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How to Get Your Children to Read More

Proven ways to instill the joy of reading in your toddler or reluctant teen.

Source: Pezibear/Pixabay

Once a year, out of town friends visit for several days. I have to be sure to have a stack of books on hand for Allie, their now 17-year-old daughter. She plows through them—one after another. The cell phone at her side doesn’t seem to slow down her reading. Reading has been her default preference since she started reading by herself.

I asked her mother how she had turned Allie into such a voracious reader. Her mother says she has no idea. But, when pressed I learned:

  • My friend read to Allie’s older brother when she was breastfeeding Allie.
  • She read to her children every night before bed and acquiesced to “one more book, Mom, please” almost every time she was asked.
  • From very young ages, she allowed the children to choose the books for bedtime reading, to borrow from the library or buy at the bookstore.
  • Allie read to her stuffed animals before she could really read.
  • Allie read to the dog and cat.

Parents like Allie’s mother like to say, "My child is a natural born reader." Whatever the reason, it’s a delight to see a teenager with a book, not incessantly texting or playing games on a digital device. Having children who love to read is probably not genetic or magic…and some children need more prodding than others. However, it is easier to turn your child into a reader whatever his age than you think and has some outcomes you likely never considered.

Benefits Beyond Building Brain Circuits

It’s well documented that children who read regularly do better academically, that reading boosts critical thinking and imagination and improves language skills. Other recent findings will encourage you to want to foster your children’s lifelong love of reading:

Manuel Jimenez, Assistant Professor of Pediatrics and Family Medicine and Community Health at Rutgers University, followed reading patterns of over 2,000 urban mothers (many of whom were single mothers), when their children were ages 1, 3, and 5 and found that shared reading (reading to their child) during the early developmental stages resulted in not only less harsh parenting, but also shared reading was consistently associated with reduced hyperactive and disruptive behavior in the children—often a trigger for harsh parenting. The study, “Early Shared Reading is Associated with Less Harsh Parenting,” reported in the Journal of Developmental & Behavioral Pediatrics, supports the American Academy of Pediatrics’ recommendations.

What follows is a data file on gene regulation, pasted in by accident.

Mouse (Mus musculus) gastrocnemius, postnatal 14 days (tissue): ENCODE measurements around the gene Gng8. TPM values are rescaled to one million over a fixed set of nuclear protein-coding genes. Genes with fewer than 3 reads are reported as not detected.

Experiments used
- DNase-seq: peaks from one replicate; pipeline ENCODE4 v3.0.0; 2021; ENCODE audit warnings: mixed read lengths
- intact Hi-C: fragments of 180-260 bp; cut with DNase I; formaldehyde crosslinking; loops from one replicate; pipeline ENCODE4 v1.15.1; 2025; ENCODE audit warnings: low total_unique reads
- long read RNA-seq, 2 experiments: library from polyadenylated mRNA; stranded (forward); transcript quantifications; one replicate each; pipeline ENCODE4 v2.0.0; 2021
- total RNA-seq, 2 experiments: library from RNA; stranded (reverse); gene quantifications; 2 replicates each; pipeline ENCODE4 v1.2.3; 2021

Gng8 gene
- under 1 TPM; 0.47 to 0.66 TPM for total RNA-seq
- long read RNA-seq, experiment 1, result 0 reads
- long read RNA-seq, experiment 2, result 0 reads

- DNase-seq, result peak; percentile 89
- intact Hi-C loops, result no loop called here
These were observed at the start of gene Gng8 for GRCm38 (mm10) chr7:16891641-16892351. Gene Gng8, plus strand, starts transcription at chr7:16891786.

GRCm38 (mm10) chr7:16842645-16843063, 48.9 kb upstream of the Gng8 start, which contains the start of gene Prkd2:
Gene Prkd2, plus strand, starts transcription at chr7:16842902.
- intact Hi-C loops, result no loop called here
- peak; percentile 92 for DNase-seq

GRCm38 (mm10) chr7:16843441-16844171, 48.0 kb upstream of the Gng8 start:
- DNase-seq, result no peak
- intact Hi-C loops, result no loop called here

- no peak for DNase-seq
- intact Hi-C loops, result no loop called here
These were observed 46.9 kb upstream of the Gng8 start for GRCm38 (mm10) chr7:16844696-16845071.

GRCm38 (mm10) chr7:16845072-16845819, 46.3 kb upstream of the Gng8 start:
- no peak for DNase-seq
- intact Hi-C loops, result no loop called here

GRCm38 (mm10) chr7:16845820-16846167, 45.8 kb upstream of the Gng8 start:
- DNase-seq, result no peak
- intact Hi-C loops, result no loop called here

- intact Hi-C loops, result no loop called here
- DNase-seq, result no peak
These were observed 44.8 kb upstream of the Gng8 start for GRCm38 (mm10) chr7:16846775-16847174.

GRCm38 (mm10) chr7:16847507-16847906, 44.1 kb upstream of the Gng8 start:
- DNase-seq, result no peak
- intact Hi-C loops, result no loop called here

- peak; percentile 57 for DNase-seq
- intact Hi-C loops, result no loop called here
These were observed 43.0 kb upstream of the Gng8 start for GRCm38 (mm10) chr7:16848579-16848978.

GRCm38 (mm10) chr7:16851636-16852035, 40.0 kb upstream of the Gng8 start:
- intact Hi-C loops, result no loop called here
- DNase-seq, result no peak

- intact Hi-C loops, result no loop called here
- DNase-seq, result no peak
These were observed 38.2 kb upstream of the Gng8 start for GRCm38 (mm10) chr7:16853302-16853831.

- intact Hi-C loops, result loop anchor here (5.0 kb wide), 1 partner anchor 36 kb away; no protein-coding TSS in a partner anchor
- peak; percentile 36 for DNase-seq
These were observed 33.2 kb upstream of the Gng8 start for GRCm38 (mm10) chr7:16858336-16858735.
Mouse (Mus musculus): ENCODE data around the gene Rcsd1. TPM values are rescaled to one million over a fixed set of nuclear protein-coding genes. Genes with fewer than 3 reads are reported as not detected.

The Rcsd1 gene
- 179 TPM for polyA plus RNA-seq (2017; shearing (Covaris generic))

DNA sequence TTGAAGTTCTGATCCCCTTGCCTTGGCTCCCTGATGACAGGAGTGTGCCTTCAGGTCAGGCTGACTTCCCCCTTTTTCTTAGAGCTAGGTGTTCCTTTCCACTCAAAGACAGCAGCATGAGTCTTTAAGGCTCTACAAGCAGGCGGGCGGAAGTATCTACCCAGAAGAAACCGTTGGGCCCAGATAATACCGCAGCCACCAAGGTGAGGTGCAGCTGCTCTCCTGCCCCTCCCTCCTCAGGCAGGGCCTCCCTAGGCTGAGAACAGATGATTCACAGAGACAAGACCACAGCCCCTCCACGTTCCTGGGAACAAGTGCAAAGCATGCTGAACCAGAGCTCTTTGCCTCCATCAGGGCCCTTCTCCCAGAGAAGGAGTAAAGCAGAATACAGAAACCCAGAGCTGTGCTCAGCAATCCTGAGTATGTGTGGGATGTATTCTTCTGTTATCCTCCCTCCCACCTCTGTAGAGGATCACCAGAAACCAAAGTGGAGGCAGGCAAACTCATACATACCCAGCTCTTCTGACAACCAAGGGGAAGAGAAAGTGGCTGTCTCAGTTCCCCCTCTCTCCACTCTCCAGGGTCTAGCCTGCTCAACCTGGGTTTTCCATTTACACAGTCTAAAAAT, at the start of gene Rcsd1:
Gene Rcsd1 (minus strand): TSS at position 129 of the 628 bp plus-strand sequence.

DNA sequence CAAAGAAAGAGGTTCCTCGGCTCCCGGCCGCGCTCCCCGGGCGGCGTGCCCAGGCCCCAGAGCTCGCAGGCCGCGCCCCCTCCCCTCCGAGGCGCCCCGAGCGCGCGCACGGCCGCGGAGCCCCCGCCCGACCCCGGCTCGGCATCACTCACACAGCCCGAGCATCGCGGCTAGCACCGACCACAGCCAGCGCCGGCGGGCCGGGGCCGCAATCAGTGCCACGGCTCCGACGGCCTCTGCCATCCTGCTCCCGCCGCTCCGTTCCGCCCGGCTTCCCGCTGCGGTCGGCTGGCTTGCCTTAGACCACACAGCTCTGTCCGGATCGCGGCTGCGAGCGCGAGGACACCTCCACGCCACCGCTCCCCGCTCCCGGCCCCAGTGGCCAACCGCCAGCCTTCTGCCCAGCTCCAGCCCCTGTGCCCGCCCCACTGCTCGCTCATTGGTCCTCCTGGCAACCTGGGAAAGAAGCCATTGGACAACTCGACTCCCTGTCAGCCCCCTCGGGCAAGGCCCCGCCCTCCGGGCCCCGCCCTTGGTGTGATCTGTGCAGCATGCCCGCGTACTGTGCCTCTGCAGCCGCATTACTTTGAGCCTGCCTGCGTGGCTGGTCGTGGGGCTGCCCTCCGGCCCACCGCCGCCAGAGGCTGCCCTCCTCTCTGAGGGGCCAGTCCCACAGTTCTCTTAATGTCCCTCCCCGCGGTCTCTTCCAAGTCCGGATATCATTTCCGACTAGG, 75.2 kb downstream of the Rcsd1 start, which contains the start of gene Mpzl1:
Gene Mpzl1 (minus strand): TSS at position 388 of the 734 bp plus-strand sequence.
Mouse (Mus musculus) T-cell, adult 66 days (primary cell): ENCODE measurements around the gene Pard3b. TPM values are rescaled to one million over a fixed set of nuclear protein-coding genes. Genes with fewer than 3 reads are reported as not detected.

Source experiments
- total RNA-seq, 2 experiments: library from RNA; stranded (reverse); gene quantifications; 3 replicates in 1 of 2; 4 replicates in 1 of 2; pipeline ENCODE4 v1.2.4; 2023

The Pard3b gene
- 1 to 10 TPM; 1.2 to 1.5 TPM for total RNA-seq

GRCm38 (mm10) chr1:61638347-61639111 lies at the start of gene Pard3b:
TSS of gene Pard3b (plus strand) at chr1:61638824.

The American Academy of Pediatrics advises pediatricians to remind parents “that reading aloud with their young children can enrich parent-child interactions and relationships, which enhances their children’s social-emotional development while building brain circuits to prepare children to learn language and early literacy skills.”

A study published in the Journal of Research in Reading underscores a parent’s role and involved 70 sets of six- and seven-year-old children and their parents. The children were given reading material just above their tested reading levels. The researchers, Aviva Segal and Sandra Martin‐Chang, found that parents who read and have what the study authors refer to as “higher reading related knowledge (including the ability to spot difficulties a child is having),” are likely to have children with higher reading scores. Most interesting is that the parents with “higher reading knowledge” were less likely to criticize their children’s reading errors and offered more praise to their children than parents with lower reading-related knowledge. They also paid more attention when their children read aloud to them. A lesson for parents who tend to be distracted or engaged in something else when their child is trying to get them to listen. Listening is a powerful tool for connecting with children whether around reading or their development in general.